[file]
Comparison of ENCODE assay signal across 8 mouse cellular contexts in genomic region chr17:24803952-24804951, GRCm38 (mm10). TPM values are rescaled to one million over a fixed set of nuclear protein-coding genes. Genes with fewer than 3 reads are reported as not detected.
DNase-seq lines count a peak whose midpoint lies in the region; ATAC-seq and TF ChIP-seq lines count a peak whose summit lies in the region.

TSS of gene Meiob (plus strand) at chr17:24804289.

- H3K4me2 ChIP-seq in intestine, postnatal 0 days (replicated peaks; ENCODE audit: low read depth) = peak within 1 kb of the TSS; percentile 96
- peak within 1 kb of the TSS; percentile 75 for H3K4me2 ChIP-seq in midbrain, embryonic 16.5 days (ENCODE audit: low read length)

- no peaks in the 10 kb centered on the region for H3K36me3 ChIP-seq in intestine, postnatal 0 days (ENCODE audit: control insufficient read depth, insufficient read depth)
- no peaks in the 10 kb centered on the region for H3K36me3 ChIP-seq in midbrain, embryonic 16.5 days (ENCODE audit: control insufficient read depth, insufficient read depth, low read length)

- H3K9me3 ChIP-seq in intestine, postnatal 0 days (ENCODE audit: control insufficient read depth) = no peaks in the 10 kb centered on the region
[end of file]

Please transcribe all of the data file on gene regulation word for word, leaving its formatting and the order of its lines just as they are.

Comparison of ENCODE assay signal across 8 mouse cellular contexts in genomic region chr17:24803952-24804951, GRCm38 (mm10). TPM values are rescaled to one million over a fixed set of nuclear protein-coding genes. Genes with fewer than 3 reads are reported as not detected.
DNase-seq lines count a peak whose midpoint lies in the region; ATAC-seq and TF ChIP-seq lines count a peak whose summit lies in the region.

TSS of gene Meiob (plus strand) at chr17:24804289.

- H3K4me2 ChIP-seq in intestine, postnatal 0 days (replicated peaks; ENCODE audit: low read depth) = peak within 1 kb of the TSS; percentile 96
- peak within 1 kb of the TSS; percentile 75 for H3K4me2 ChIP-seq in midbrain, embryonic 16.5 days (ENCODE audit: low read length)

- no peaks in the 10 kb centered on the region for H3K36me3 ChIP-seq in intestine, postnatal 0 days (ENCODE audit: control insufficient read depth, insufficient read depth)
- no peaks in the 10 kb centered on the region for H3K36me3 ChIP-seq in midbrain, embryonic 16.5 days (ENCODE audit: control insufficient read depth, insufficient read depth, low read length)

- H3K9me3 ChIP-seq in intestine, postnatal 0 days (ENCODE audit: control insufficient read depth) = no peaks in the 10 kb centered on the region